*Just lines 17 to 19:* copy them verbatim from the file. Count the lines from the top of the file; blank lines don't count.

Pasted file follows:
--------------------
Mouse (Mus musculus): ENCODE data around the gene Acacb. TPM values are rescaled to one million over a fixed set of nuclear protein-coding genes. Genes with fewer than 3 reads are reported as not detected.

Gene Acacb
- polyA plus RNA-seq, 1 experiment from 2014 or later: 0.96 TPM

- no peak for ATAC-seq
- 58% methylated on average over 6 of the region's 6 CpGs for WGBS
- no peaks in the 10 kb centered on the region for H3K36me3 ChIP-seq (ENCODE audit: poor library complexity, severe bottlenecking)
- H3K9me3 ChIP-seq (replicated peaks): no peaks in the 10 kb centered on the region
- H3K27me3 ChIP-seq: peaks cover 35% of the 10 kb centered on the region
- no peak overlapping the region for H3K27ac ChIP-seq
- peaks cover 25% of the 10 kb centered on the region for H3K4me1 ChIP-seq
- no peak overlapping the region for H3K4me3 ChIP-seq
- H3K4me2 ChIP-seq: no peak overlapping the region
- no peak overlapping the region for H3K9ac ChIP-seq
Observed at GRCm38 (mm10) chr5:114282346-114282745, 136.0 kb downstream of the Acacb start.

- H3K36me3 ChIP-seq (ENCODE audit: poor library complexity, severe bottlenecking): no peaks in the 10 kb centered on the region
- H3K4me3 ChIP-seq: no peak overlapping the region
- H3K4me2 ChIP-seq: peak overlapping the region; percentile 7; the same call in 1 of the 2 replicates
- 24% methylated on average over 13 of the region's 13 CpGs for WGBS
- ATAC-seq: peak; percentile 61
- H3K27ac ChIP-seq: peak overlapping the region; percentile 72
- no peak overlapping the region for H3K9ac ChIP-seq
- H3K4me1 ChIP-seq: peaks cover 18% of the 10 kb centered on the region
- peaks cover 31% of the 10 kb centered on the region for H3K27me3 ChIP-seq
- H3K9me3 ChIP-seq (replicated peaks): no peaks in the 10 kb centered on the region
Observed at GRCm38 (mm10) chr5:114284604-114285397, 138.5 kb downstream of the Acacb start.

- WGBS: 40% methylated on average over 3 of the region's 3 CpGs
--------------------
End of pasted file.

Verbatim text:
- H3K4me2 ChIP-seq: peak overlapping the region; percentile 7; the same call in 1 of the 2 replicates
- 24% methylated on average over 13 of the region's 13 CpGs for WGBS
- ATAC-seq: peak; percentile 61